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Posted 1 October 2018
by Sasha Brennan

Unmarried Woman Wins the Right to Take Survivor’s Pension

Women holding hand

The outcome of a recent case has been widely reported after an unmarried woman won the right to a survivor’s pension from her late partner. Ms Brewster had lived with her partner, Mr McMillan, for 10 years before he passed away suddenly in 2009 just two days after the couple got engaged. After the death of her partner, Ms Brewster applied for a survivor’s pension from Mr McMillan’s pension provider but she was refused. The reason for the refusal was because Mr McMillan had not signed the relevant form nominating Ms Brewster as the surviving partner entitled to receive the pension benefits. Had the couple been married Ms Brewster would have had an automatic right to the survivor’s pension. After a lengthy court battle the court ruled that the pension provider had unlawfully discriminated against Ms Brewster on the grounds of marital status and she was awarded the right to take the pension.

So why is this relevant to you? 

This case highlights the importance of providing for your loved ones on your death, particularly where you have a partner and you are not married. This not only applies to your pension provisions but it should also be taken into account when thinking about what should happen to your estate when you pass away.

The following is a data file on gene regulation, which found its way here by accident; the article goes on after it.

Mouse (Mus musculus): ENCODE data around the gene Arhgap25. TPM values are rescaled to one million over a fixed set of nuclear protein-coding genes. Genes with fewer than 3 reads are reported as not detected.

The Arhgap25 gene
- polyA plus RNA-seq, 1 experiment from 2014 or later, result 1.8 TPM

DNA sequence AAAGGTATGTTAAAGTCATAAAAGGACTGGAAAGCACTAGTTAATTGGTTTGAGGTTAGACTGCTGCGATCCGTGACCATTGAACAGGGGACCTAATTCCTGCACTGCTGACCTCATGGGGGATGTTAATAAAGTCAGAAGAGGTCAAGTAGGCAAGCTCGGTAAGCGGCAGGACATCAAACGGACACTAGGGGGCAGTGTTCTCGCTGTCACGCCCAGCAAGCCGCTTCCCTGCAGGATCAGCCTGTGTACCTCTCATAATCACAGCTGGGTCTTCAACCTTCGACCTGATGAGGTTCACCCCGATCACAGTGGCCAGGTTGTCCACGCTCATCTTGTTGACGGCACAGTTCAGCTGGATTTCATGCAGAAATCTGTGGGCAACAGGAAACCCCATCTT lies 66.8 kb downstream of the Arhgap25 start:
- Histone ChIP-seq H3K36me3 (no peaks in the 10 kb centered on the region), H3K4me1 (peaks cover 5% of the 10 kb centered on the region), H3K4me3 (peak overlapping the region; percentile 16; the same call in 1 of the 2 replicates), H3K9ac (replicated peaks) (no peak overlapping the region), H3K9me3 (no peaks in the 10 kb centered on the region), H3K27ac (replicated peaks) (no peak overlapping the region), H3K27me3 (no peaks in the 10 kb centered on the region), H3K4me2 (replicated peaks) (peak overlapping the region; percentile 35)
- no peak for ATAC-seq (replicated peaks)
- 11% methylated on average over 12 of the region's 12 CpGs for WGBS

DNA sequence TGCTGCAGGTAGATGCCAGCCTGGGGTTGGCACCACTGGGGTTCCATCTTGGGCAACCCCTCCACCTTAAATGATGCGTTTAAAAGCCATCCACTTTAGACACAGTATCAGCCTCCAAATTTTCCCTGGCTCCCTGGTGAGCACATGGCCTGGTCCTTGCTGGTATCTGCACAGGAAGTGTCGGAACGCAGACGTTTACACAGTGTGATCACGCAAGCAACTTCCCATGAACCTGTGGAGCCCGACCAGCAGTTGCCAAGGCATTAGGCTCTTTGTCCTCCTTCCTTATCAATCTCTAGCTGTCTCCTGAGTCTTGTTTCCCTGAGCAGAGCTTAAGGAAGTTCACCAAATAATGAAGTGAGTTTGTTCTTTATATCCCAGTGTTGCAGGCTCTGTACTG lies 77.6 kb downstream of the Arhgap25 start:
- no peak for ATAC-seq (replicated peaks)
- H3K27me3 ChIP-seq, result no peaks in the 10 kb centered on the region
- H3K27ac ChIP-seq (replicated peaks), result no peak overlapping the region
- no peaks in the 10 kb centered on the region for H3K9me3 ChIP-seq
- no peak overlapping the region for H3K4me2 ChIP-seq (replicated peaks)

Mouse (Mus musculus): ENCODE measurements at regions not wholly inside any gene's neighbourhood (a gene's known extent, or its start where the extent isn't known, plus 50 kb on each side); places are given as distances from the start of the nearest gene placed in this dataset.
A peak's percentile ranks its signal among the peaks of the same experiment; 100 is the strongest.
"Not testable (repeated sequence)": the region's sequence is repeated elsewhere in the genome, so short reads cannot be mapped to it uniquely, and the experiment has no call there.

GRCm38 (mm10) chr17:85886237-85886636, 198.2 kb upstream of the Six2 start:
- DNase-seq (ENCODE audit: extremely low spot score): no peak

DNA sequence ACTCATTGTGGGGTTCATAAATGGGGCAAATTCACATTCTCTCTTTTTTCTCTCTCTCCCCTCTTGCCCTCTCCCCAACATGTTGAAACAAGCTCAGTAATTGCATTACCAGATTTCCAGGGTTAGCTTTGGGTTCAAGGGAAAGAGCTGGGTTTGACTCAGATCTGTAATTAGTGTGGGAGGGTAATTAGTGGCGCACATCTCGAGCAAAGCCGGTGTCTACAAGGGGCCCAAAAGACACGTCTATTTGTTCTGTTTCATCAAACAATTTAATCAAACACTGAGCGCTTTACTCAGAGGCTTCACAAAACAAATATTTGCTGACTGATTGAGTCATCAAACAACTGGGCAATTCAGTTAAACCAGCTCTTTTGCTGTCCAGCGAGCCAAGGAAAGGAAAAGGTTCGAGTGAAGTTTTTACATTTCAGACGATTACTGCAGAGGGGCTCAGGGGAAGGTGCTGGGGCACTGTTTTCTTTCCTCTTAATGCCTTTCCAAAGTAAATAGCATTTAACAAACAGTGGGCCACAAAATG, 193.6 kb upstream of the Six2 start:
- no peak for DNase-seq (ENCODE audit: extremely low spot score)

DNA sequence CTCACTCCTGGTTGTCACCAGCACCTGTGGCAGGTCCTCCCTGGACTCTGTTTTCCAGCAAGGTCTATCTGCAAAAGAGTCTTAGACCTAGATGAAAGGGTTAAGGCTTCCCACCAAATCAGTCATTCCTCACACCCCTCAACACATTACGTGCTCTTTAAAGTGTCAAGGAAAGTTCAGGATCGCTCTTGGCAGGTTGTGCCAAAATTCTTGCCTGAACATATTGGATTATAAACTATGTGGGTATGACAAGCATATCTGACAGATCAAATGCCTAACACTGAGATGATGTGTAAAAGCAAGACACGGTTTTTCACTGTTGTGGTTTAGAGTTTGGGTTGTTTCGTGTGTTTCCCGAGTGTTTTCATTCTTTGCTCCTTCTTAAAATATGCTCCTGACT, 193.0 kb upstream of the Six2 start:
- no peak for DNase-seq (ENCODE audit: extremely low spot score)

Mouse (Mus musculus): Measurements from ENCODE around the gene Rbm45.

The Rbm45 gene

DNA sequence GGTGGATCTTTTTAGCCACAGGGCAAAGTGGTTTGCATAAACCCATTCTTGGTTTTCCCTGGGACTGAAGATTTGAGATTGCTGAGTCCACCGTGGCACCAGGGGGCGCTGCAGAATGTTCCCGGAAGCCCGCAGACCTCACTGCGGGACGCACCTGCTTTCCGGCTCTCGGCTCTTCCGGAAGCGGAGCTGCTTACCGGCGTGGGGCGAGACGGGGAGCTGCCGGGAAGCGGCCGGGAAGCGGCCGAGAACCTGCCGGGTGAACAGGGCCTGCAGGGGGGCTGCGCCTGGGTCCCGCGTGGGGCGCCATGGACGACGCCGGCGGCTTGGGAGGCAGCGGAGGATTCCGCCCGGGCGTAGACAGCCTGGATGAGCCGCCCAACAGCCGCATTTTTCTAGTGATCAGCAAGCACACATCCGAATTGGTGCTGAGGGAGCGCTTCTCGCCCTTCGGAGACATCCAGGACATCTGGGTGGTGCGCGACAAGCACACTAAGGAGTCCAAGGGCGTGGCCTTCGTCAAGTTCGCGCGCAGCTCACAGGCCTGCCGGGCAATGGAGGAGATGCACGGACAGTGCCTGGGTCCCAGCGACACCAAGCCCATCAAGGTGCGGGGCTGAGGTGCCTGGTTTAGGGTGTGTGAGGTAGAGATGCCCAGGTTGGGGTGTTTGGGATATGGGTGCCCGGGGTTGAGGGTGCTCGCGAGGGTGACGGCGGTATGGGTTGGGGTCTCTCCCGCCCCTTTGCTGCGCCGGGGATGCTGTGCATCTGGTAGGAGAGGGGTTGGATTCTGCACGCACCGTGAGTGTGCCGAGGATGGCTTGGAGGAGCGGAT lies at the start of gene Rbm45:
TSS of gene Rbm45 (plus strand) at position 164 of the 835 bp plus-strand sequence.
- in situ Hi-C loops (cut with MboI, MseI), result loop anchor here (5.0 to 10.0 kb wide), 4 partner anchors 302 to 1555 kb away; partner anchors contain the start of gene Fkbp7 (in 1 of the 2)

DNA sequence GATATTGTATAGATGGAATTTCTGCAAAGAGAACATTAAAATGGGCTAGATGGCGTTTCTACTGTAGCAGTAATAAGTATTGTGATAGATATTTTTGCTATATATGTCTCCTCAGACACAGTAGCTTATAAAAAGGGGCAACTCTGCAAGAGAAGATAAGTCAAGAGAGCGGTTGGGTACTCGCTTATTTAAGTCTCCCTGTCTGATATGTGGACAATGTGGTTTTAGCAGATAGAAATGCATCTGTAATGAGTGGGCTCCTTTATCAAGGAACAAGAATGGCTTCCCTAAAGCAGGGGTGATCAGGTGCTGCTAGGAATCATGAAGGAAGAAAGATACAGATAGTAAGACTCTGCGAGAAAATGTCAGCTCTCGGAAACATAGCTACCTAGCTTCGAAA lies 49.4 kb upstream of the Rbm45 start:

It has been said that there are increasing numbers of family units where the parents are unmarried and do not have plans to marry in the future. What many people don’t realise is that where a person dies without leaving valid Will, an unmarried partner will not be entitled to receive a share of their estate.

What are the Intestacy Rules and what do they mean for me and my partner?

These are a set of rules in England and Wales enforced by law and which determine how a person’s estate is to be divided where they have not left a valid Will. The Intestacy rules are set out under the Inheritance and Trustees’ Powers Act and provide that where a person dies unmarried with children, their whole estate will pass to their children and not to their partner. Where a person does not have any children, there is still no provision for their partner and instead, their estate will be divided between surviving family members starting with any surviving parents and moving through a list of other family members. Where there are no surviving family members then the whole estate will pass to the Treasury even though there is still a surviving partner.

What can I do to protect my partner?

Whilst this case has shown a need to reform the law relating to provisions for unmarried partner’s there has been no indication that there are any changes on the horizon to address this issue in relation to the Intestacy Rules. If you need to prepare or update your Will to protect your partner then contact a member of Tozers’ Wealth Management Team, who would be happy to assist you with preparing a Will that is right for you and your family. Our specialist and friendly team based across our Exeter, Teignmouth and Newton Abbot offices are on hand to take you through the process of making a Will and will take the time to tailor this to your particular circumstances. If you wish to speak with our experienced team of wills and probate solicitors please don’t hesitate to call us on 01392 207020.

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About the author

Sasha Brennan

Solicitor

Solicitor in the Wealth Management team